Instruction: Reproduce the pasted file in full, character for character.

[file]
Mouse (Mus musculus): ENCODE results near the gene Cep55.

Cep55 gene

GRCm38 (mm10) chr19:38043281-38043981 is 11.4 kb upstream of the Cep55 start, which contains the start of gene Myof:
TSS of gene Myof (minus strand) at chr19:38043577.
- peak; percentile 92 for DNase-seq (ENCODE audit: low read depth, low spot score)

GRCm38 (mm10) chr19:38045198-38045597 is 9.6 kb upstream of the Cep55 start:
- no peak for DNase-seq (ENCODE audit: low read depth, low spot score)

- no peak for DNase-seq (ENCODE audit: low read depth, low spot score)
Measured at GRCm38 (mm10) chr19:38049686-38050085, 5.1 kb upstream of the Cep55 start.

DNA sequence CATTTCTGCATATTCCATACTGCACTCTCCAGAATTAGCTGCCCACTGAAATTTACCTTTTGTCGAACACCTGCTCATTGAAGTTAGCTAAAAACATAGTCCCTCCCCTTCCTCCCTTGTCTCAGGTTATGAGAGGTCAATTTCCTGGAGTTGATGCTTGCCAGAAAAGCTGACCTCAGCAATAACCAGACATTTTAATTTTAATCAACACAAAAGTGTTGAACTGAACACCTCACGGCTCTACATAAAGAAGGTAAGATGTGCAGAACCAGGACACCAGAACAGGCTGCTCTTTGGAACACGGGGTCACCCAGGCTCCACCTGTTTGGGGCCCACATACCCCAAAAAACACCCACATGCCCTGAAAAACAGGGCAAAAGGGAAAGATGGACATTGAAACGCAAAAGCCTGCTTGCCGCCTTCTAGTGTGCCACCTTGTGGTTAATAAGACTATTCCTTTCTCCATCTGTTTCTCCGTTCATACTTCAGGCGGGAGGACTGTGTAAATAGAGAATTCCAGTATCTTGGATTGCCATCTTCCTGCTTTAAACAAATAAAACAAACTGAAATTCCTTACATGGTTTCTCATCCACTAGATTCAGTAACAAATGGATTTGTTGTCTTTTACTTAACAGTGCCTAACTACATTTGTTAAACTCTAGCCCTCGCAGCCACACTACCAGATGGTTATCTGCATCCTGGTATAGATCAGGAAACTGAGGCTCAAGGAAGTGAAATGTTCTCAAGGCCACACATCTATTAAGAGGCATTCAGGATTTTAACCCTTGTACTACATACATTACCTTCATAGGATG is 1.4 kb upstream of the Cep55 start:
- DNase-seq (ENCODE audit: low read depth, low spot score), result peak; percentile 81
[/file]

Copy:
Mouse (Mus musculus): ENCODE results near the gene Cep55.

Cep55 gene

GRCm38 (mm10) chr19:38043281-38043981 is 11.4 kb upstream of the Cep55 start, which contains the start of gene Myof:
TSS of gene Myof (minus strand) at chr19:38043577.
- peak; percentile 92 for DNase-seq (ENCODE audit: low read depth, low spot score)

GRCm38 (mm10) chr19:38045198-38045597 is 9.6 kb upstream of the Cep55 start:
- no peak for DNase-seq (ENCODE audit: low read depth, low spot score)

- no peak for DNase-seq (ENCODE audit: low read depth, low spot score)
Measured at GRCm38 (mm10) chr19:38049686-38050085, 5.1 kb upstream of the Cep55 start.

DNA sequence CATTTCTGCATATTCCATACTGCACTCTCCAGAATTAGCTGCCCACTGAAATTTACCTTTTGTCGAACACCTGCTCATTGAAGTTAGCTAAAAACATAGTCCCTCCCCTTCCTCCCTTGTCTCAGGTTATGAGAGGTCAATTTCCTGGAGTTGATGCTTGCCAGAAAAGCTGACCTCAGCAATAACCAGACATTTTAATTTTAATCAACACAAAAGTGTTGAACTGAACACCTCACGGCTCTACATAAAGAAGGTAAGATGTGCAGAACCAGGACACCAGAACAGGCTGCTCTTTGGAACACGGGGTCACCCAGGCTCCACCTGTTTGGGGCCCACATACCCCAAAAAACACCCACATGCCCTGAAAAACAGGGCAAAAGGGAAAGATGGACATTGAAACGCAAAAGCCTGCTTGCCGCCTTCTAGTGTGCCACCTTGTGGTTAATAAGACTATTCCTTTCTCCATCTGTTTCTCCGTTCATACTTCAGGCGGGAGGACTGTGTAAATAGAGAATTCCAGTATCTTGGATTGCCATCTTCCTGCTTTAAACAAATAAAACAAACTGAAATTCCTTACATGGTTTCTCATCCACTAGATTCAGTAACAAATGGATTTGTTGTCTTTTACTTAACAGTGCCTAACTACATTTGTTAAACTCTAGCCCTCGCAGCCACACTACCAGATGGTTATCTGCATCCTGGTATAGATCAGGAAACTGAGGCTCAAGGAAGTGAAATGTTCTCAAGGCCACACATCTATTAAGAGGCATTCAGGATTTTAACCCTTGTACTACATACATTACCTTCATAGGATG is 1.4 kb upstream of the Cep55 start:
- DNase-seq (ENCODE audit: low read depth, low spot score), result peak; percentile 81